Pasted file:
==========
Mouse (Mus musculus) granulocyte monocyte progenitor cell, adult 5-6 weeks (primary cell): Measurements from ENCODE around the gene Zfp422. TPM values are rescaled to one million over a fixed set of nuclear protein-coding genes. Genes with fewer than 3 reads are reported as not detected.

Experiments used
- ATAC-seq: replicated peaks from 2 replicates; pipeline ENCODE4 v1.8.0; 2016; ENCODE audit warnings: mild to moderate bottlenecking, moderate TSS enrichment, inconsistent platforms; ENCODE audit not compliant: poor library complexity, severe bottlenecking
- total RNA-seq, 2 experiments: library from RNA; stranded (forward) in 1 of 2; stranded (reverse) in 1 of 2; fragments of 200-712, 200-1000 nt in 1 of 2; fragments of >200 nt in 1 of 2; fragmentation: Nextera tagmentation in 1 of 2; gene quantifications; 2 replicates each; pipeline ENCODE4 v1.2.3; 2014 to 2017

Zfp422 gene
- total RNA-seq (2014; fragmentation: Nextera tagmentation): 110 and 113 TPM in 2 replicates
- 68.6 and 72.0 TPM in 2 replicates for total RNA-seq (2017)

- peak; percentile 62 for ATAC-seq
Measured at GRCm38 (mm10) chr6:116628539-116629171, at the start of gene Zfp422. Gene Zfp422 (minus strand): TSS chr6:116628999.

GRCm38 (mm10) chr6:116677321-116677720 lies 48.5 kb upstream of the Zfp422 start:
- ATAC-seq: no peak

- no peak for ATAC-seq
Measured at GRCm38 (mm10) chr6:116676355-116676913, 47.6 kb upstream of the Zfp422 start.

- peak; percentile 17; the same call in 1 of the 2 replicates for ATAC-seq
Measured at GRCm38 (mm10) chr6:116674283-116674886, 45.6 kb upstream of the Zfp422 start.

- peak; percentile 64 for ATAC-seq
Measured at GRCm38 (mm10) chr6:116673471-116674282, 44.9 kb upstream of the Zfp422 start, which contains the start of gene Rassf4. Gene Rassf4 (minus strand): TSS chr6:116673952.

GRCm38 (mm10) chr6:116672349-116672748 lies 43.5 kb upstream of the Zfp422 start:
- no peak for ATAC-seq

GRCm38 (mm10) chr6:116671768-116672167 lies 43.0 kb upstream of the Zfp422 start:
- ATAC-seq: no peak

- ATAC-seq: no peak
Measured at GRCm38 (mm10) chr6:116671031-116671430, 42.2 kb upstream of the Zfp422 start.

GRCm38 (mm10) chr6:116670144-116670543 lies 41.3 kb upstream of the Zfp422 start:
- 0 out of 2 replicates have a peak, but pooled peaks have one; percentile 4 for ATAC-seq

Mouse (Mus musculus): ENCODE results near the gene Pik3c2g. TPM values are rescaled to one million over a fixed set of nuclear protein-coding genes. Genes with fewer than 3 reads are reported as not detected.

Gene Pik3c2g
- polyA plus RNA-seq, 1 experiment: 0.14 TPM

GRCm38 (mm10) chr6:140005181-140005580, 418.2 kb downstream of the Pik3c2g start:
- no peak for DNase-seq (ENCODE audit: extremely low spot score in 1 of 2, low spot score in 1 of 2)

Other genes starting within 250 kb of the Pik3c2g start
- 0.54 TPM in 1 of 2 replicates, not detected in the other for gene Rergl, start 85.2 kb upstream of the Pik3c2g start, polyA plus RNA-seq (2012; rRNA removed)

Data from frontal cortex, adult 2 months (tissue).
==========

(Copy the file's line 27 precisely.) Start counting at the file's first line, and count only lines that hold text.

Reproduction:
Gene Pik3c2g